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Growing math circles, changing classrooms, and creating sustainable math education. A book by Rachel Steinig and Rodi Steinig.
Growing math circles, changing classrooms, and creating sustainable math education. A book by Rachel Steinig and Rodi Steinig.
264 backers pledged $9,611 to help bring this project to life.

Support Big Projects of Your Renaissance Teens

Posted by Rodi Steinig (Creator)
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Thank you for contributing to Math Renaissance! The project is at 42% funding, with 15 days to go. 

Are you seeking ideas for deep, meaningful projects for older students? At the age of 14, Rachel began a 3+ year journey of researching and writing the Math Renaissance book. She wrote her main college application essay about her journey. If you want to encourage children's serious, long-term interests – making art, writing stories, building robots, just about anything – or if you want to see how this type of work can transform a person, Rachel's essay will be very relevant for you! Here it is:

When I tell acquaintances that I’m co-writing a book about reforming math education, there's always a slight widening of the eyes in surprise. But people who know me well aren’t surprised. They know that I crave authentic work. I’ve always been a questioner of assumptions and a deep thinker about the root causes of issues. So a few years ago, when I was presented with the opportunity to research and write about math education, I enthusiastically accepted. Along the way, I’ve surprised myself by how transformative this work has been.

I was especially excited about this project because I’ve had a wide variety of math experiences – from the inspiring to the dreaded, from collaborative math circles to learning straight from a textbook, and from full engagement in mathematical thinking to the mindless application of memorized algorithms. I therefore wanted to change people’s perceptions about what math is, to improve the way math is taught, and to dispel the negative (and incorrect) myths about who can be good at it. As the title of my book suggests, I wanted to create a “Math Renaissance,” a golden age of math education where everyone can access the joy and beauty in math, and where the fear and boredom usually associated with the subject are dispelled.  

Also, if there’s one thing I hate, it’s injustice. I believe that all children deserve a good education. Educational inequality has been extremely apparent to me after attending an underfunded Philadelphia public school. This desire to eradicate injustice and to give all children access to the best possible education motivates me to engage in this writing and advocacy even when it gets challenging. I see writing this book as an act of sharing the pedagogical wealth by disseminating math circle practices to everyone.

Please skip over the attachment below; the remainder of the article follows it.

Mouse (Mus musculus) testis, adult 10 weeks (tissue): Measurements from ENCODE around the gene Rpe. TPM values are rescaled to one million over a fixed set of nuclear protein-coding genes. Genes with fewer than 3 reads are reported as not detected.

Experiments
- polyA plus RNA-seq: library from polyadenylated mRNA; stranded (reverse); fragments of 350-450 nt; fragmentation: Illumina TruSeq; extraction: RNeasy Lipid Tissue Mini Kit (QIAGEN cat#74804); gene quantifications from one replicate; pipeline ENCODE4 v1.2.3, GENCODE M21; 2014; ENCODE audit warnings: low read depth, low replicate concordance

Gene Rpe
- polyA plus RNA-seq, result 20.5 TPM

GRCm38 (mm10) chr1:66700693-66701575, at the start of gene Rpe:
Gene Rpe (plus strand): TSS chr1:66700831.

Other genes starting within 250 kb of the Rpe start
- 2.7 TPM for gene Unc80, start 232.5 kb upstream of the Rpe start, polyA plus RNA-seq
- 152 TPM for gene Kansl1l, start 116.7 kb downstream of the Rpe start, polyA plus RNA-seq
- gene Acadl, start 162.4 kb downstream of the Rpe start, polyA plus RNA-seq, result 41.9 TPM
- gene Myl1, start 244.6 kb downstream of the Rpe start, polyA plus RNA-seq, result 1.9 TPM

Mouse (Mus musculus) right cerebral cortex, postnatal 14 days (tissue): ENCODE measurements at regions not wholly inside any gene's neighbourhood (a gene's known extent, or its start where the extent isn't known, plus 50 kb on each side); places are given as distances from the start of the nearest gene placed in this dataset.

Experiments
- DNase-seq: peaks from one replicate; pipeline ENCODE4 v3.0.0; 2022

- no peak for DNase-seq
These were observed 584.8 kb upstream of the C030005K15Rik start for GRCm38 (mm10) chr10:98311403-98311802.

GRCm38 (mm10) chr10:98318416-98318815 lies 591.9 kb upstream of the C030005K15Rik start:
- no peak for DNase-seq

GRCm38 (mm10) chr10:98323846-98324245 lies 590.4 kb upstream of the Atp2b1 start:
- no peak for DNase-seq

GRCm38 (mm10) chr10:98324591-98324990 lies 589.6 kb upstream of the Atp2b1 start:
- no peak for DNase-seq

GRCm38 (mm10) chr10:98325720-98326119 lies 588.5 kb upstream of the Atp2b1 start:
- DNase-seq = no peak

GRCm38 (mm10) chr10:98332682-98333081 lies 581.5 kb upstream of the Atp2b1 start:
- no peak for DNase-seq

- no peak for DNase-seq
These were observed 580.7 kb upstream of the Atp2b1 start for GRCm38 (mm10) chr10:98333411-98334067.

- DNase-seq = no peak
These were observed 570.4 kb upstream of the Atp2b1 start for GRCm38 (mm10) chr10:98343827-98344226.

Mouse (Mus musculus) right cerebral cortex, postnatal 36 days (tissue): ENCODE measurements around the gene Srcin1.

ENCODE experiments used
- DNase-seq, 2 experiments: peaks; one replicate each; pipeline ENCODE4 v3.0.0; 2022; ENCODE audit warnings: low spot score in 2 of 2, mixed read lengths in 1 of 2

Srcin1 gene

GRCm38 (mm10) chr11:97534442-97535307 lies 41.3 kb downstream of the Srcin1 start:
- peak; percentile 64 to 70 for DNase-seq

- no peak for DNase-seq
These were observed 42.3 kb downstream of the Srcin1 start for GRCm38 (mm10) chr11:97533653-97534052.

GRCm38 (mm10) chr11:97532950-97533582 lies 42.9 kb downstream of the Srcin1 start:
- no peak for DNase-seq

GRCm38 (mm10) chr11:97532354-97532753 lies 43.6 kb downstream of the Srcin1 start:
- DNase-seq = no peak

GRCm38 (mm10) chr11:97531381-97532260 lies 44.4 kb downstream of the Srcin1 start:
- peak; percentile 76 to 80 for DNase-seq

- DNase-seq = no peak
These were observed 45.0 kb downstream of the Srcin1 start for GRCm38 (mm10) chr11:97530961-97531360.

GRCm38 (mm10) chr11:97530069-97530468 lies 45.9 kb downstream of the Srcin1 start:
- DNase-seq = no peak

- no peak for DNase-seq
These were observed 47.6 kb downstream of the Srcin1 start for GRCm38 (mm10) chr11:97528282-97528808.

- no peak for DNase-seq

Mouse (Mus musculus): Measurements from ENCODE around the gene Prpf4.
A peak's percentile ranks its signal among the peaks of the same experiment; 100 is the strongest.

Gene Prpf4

Writing about math education isn’t something teenagers usually do; youth are usually not included in conversations surrounding education practices. That’s a shame. I’ve always believed strongly that the people impacted by an institution or practice should be involved in activism and decision-making surrounding it. “No decision about me, without me,” as the saying goes. This meaningful work has given me an opportunity to live my values. Since I am a teenager, I am heavily impacted by education policy and practice, which I now have an unparalleled opportunity to influence.  

I also jumped at this opportunity because I love academic research, investigative journalism, and writing. The work has been intensely intellectually stimulating. It has helped quench my insatiable thirst for knowledge. I have been able to collaborate with professional colleagues, which has helped me become a better researcher and writer.  

This work has changed me in some surprising ways. As someone who pours her heart and soul into her work, and historically has never taken criticism well, the process of sending my chapters out to readers for review initially took an emotional toll. While most responses were positive, when one reader said, “The writing seems very disorganized and unclear,” I was upset. However, the more drafts I produced, the stronger I became, both emotionally and as a writer. I gained the confidence to trust my instincts and follow my own path in writing and in life. I used to be somewhat of a people pleaser, but this process of receiving constructive feedback has given me more confidence in myself. I am now more able to stand up for what I think is right even in the face of criticism.  

This work has been such a huge part of my life: I’ve been transformed as an individual and had my needs for authentic work and intellectual stimulation met. I hope that this project is my first small step towards uplifting humanity.

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